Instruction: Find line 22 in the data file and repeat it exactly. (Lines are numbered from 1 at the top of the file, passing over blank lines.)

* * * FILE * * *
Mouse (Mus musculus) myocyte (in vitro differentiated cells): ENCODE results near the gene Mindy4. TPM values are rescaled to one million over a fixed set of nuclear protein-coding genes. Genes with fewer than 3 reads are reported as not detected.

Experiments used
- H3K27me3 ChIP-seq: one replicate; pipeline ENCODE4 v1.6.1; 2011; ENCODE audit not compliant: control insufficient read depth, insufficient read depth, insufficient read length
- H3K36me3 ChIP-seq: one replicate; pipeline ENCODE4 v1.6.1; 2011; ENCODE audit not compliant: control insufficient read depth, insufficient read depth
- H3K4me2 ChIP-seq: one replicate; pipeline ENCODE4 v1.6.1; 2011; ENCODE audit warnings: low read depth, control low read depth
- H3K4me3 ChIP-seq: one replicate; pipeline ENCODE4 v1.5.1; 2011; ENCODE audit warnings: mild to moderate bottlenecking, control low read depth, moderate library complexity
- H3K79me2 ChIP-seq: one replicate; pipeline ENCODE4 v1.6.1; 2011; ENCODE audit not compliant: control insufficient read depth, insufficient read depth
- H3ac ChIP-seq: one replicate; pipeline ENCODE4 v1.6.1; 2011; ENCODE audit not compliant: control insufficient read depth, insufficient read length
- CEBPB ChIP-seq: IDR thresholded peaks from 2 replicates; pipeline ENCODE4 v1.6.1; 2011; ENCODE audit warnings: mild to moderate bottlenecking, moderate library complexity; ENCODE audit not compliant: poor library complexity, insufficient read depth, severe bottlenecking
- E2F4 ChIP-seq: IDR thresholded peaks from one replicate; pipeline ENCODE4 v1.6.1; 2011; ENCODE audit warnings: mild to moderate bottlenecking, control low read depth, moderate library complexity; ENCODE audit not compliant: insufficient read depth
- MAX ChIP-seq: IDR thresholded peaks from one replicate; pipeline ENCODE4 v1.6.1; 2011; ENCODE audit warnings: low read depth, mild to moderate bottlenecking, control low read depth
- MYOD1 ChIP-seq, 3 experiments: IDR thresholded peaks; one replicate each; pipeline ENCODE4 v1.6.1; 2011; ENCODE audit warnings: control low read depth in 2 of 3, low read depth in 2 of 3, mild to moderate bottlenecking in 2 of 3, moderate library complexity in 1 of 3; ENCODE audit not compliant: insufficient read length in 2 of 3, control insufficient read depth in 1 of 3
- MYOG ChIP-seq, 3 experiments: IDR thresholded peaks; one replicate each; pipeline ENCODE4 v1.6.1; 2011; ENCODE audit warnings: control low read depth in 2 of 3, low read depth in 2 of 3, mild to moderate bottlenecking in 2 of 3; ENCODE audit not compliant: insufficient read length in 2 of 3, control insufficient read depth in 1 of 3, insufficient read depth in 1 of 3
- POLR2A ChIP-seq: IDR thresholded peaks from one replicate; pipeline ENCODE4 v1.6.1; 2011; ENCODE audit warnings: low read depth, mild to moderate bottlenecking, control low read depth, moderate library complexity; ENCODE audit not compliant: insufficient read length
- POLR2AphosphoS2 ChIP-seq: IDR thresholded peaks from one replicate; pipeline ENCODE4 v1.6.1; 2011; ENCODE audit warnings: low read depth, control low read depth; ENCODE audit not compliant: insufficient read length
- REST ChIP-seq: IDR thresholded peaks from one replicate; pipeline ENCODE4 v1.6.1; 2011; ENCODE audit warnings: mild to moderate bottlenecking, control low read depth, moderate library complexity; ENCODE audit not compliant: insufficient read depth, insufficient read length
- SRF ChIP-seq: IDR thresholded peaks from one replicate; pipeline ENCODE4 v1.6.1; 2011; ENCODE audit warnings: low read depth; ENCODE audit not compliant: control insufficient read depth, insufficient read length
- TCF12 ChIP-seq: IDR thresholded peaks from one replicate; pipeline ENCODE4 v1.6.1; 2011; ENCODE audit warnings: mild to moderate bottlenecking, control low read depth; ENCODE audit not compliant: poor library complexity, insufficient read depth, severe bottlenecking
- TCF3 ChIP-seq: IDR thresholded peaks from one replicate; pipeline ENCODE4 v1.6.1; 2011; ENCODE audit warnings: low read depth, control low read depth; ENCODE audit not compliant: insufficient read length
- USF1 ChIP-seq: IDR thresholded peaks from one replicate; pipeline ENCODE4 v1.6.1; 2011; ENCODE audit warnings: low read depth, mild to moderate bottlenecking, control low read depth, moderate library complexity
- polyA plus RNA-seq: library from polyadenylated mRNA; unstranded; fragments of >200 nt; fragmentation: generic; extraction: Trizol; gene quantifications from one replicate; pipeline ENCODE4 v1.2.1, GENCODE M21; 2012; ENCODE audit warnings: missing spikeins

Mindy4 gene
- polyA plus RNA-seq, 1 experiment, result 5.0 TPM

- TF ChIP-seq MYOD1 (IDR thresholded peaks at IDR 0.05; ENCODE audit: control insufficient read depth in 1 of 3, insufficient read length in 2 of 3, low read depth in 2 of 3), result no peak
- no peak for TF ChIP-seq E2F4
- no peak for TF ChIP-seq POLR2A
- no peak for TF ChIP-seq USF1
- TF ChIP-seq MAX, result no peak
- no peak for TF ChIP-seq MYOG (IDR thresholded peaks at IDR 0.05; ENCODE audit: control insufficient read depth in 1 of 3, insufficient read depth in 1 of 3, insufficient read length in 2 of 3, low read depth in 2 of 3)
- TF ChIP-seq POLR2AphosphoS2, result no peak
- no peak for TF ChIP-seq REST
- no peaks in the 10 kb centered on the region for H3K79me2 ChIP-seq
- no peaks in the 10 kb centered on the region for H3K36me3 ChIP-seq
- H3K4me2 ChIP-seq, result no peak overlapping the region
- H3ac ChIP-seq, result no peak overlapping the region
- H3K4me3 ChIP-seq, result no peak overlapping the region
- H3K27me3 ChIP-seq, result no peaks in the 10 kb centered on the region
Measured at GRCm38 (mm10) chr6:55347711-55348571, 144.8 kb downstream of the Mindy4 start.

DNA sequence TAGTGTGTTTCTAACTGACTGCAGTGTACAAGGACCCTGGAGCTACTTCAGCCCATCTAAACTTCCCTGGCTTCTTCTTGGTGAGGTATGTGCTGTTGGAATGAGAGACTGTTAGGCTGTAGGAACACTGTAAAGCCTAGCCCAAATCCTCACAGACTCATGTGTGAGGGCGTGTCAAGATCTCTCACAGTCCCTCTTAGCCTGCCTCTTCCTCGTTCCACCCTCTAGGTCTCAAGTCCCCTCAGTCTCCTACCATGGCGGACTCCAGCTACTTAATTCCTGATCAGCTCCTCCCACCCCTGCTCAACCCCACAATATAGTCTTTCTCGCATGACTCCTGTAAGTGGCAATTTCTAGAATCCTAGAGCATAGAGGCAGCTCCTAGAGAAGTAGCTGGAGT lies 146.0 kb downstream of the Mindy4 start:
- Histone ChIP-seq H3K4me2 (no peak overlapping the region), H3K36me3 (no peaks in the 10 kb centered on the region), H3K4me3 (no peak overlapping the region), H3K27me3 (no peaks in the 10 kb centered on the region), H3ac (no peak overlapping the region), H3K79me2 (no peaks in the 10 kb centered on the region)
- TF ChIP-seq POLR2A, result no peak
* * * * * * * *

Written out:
Mindy4 gene